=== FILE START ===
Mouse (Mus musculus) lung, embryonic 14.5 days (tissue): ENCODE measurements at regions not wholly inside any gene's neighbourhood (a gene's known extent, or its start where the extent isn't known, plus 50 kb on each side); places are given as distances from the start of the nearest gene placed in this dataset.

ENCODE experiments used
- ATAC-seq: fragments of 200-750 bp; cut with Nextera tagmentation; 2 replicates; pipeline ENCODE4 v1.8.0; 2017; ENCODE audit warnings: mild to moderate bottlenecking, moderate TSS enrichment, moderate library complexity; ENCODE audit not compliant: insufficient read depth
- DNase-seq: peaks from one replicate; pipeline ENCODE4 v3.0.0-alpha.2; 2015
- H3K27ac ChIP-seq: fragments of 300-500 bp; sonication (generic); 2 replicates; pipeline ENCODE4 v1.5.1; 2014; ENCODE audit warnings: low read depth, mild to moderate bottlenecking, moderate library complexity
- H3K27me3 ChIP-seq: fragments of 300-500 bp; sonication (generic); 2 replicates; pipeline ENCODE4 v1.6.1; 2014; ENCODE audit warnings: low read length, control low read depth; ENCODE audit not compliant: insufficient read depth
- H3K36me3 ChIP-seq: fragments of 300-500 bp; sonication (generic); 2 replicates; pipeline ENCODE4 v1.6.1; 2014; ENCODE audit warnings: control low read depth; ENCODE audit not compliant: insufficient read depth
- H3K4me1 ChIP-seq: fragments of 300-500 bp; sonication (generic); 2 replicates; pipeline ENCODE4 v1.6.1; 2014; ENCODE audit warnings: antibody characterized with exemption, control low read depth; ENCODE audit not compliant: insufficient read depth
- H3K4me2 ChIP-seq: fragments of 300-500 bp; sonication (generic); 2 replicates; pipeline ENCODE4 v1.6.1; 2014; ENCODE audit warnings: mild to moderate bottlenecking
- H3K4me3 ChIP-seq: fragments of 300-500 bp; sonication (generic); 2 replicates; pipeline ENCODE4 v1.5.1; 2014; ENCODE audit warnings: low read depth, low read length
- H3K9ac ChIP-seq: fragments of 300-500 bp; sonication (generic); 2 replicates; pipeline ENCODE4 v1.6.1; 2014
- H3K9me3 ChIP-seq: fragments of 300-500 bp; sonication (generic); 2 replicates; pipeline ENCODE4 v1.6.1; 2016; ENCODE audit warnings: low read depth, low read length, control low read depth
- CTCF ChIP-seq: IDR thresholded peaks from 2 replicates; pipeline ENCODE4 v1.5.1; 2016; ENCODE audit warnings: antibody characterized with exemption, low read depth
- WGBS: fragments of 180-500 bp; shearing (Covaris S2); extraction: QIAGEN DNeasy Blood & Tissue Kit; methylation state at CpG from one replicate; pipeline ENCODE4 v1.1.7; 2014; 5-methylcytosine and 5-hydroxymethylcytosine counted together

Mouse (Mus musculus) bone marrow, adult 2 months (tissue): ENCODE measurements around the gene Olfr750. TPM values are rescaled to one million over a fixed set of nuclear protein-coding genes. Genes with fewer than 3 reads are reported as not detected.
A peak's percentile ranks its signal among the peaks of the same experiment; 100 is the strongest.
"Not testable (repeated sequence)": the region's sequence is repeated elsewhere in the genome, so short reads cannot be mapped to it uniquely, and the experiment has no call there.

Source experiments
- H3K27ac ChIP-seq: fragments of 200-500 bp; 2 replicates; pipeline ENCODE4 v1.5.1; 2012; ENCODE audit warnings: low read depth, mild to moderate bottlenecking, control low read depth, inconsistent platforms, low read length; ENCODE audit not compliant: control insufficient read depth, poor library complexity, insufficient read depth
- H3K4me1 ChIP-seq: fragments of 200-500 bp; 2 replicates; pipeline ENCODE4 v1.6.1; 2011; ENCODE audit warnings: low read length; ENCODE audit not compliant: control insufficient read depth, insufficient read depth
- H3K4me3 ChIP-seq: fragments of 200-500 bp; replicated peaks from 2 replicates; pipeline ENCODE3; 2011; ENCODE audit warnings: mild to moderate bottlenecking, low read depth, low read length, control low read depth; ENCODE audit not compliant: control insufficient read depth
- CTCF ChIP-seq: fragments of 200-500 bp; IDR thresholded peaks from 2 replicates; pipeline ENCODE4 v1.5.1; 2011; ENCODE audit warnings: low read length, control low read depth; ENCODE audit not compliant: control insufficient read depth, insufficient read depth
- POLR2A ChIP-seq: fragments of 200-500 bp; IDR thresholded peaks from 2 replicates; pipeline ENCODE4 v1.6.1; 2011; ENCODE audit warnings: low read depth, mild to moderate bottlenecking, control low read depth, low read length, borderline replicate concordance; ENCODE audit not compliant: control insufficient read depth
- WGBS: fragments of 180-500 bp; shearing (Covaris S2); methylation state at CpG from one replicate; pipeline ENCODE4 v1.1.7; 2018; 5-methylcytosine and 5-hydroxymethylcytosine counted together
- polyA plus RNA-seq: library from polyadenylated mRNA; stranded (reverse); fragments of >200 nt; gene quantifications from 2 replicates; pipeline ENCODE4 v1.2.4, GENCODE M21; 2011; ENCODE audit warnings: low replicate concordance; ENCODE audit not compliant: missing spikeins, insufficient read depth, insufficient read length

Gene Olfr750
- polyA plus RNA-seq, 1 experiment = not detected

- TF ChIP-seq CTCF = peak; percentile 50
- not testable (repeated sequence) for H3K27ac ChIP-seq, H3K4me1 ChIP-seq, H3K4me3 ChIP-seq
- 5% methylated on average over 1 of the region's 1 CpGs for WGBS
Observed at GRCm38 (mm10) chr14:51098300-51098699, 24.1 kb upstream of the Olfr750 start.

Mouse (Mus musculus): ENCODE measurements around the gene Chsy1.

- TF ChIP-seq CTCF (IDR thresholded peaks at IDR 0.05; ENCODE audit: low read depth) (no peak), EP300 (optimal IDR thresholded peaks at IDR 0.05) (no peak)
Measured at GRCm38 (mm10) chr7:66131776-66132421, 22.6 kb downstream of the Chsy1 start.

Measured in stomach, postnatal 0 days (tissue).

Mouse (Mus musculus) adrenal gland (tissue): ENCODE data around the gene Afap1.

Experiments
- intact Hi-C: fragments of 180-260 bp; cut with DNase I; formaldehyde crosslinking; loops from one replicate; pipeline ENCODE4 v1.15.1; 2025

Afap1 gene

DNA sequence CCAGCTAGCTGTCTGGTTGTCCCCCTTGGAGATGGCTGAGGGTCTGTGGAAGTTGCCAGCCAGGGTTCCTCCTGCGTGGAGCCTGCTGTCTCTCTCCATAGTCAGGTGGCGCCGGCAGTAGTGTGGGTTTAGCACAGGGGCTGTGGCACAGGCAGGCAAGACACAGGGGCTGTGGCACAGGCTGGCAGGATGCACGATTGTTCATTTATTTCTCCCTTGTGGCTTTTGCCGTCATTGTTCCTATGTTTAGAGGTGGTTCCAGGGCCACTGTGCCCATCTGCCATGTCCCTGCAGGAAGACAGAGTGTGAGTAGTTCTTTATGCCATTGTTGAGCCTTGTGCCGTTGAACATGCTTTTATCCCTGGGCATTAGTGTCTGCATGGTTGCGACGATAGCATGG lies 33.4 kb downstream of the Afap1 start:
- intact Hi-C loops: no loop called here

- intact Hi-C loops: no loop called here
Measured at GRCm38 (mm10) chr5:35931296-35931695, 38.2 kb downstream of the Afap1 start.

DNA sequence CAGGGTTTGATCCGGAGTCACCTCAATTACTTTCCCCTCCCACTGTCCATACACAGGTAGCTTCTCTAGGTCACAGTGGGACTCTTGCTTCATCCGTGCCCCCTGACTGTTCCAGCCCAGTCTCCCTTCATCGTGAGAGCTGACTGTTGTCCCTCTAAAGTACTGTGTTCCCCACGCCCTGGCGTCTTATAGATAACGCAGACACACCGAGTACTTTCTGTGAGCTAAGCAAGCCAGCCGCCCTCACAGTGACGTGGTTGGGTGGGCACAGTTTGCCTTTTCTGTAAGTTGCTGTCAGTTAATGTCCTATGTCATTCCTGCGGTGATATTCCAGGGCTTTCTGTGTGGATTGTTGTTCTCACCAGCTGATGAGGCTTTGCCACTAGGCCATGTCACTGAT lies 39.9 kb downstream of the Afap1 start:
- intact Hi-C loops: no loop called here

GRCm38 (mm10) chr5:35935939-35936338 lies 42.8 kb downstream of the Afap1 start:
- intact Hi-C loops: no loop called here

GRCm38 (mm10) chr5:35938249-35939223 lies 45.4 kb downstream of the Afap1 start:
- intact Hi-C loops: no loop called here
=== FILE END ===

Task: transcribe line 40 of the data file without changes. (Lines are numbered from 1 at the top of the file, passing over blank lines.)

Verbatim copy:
DNA sequence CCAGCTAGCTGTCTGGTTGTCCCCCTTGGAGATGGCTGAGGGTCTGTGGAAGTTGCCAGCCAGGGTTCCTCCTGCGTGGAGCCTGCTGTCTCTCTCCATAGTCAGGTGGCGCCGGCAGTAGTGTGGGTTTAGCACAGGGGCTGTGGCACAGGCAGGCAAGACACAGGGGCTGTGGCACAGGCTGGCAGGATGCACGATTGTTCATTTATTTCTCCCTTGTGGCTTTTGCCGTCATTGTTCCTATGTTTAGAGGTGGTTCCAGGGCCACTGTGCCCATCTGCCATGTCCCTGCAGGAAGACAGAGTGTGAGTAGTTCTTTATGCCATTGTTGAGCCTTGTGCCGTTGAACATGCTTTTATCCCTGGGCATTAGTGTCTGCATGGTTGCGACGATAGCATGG lies 33.4 kb downstream of the Afap1 start: